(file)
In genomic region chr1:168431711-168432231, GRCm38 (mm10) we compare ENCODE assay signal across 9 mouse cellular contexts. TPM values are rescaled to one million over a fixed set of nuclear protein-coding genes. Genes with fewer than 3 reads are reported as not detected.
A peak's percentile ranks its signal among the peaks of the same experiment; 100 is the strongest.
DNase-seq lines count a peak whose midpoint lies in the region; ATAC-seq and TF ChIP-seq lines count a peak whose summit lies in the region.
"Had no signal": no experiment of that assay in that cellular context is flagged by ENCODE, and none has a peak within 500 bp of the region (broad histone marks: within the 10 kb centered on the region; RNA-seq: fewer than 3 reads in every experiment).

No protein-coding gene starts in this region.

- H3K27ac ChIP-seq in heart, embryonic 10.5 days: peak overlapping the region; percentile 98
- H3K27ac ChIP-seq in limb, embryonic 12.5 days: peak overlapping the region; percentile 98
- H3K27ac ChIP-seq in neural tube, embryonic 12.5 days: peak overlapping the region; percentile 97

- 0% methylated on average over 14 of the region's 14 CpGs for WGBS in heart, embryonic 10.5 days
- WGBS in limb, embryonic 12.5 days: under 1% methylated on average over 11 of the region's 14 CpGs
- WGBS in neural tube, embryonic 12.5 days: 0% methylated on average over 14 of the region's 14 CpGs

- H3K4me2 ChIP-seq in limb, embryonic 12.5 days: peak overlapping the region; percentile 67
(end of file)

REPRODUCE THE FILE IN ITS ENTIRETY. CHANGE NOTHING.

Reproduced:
In genomic region chr1:168431711-168432231, GRCm38 (mm10) we compare ENCODE assay signal across 9 mouse cellular contexts. TPM values are rescaled to one million over a fixed set of nuclear protein-coding genes. Genes with fewer than 3 reads are reported as not detected.
A peak's percentile ranks its signal among the peaks of the same experiment; 100 is the strongest.
DNase-seq lines count a peak whose midpoint lies in the region; ATAC-seq and TF ChIP-seq lines count a peak whose summit lies in the region.
"Had no signal": no experiment of that assay in that cellular context is flagged by ENCODE, and none has a peak within 500 bp of the region (broad histone marks: within the 10 kb centered on the region; RNA-seq: fewer than 3 reads in every experiment).

No protein-coding gene starts in this region.

- H3K27ac ChIP-seq in heart, embryonic 10.5 days: peak overlapping the region; percentile 98
- H3K27ac ChIP-seq in limb, embryonic 12.5 days: peak overlapping the region; percentile 98
- H3K27ac ChIP-seq in neural tube, embryonic 12.5 days: peak overlapping the region; percentile 97

- 0% methylated on average over 14 of the region's 14 CpGs for WGBS in heart, embryonic 10.5 days
- WGBS in limb, embryonic 12.5 days: under 1% methylated on average over 11 of the region's 14 CpGs
- WGBS in neural tube, embryonic 12.5 days: 0% methylated on average over 14 of the region's 14 CpGs

- H3K4me2 ChIP-seq in limb, embryonic 12.5 days: peak overlapping the region; percentile 67